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A few ideas on how to talk to someone if you think they need mental health help

Mental suffering for many is still a taboo subject, but unlike many physical ailments, it can be difficult to suggest your loved one get help. Lysn psychologist Noosha Anzab suggests the gentle way to do it.

When someone we love is under the weather or needs some investigation into their health, most of us are super comfortable referring them on to a GP or specialist.

In fact, many of us would have no qualms in saying things like “why don’t you run it by your doctor” or “have you booked to see your doctor yet?”.

But when it comes to mental health, the same approach just doesn’t seem to exist. Unfortunately, the historic stigma of mental illness often keeps many people who are struggling with a mental health condition (along with those around them) quiet.

Thankfully, as we move into the future, we are starting to get enough awareness to change that. Talking to someone about mental health can be a difficult subject to broach, however with the right approach, it can be done with love, kindness and care.

If you think someone you know would benefit from seeking professional mental health help, here are some things to consider when suggesting help to them:

Speaking gently without judgement

For anyone who is battling mental illness, there just isn’t any room for harsh, abrupt or judgmental communication. Those suffering from mental illness do not have the capacity to be demanded of things, to be spoken to with a tough-love tone or for assumptions to be made about their presentation.

Instead, they’d benefit from open communication that involves attentive listening, harbouring of emotional safety and trust that the discussion won’t escalate to an argument or get emotionally overwhelming.

Here, it might be worthwhile to explore “I” statements and avoid the word “you”. Instead of saying “you need to see a therapist because you’re not coping”, it might be worthwhile to consider “I can see it is a difficult time at the moment and I’m wondering if there is a professional who could help change that".

Leave the labels to the professionals

When someone is mentally ill, having a label might often make them feel worse especially when the label is plucked out of somewhere by friends or family, because, let’s face it, they usually get it wrong. It’s so important that when suggesting psychological help to a loved one that we explore allowing a professional to assess what is going on and explore the presentation of the illness instead of us just google diagnosing. That way, we can be sure the intervention used is the right one for both the individual and their illness too. Avoid labelling their presentation or illness and making a judgement call, instead focus on their overall health.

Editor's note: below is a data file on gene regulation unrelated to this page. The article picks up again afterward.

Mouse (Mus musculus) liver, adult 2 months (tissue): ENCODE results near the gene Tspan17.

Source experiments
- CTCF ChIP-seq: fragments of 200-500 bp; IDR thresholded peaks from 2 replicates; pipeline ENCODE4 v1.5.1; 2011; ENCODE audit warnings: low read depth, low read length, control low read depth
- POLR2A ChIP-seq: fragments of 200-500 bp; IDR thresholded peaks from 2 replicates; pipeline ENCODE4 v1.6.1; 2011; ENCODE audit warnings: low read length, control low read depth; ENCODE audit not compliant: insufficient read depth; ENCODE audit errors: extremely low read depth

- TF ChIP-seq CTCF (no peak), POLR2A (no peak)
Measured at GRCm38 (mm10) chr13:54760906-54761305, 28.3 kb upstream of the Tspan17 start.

Destigmatise mental illness

For most, the stigma around mental illness still exists and usually the label comes with a lot of shame. When asking someone to seek help for their psychological condition, be mindful to not reinforce a woeful and faulty belief around the illness.

Acknowledging how hard the illness might be for the person and being curious about resources available is the best way to go. We always want to consider that if someone breaks a leg, we don’t make them stress out unnecessarily about breaking their leg and all the really awful things that come along with it. Instead, we focus on the acceptance that limbs can be broken and make suggestions for awesome physiotherapists we know or whatever other help may be necessary.

We might even suggest ways to make the injury a little more bearable, like painting the cast or using aids that are decorated or designed to suit individual personalities. That’s the type of regard we want to have for mental illness when we want to suggest help.

We want to be curious about help suited to the individual and not just the label. We also want to explore creative ways of getting help like doing therapy at home, doing therapy via phone or video from anywhere that suits and promotes safety.

Know the resources to suggest

When it comes to matters of the mind, the first step is talking, however the next step should always be taking action. Sometimes simply talking to a friend or loved one can be helpful, but there are times when a professional’s advice is needed.


Do you need emergency help?

NT Mental Health Line

Ph: 1800 682 288


Ph: 13 11 14

Emergency Services

Ph: 000

Kids Helpline

Ph: 1800 55 1800

Suicide Call Back Service

Ph: 1300 659 467


Ph: 1800 650 890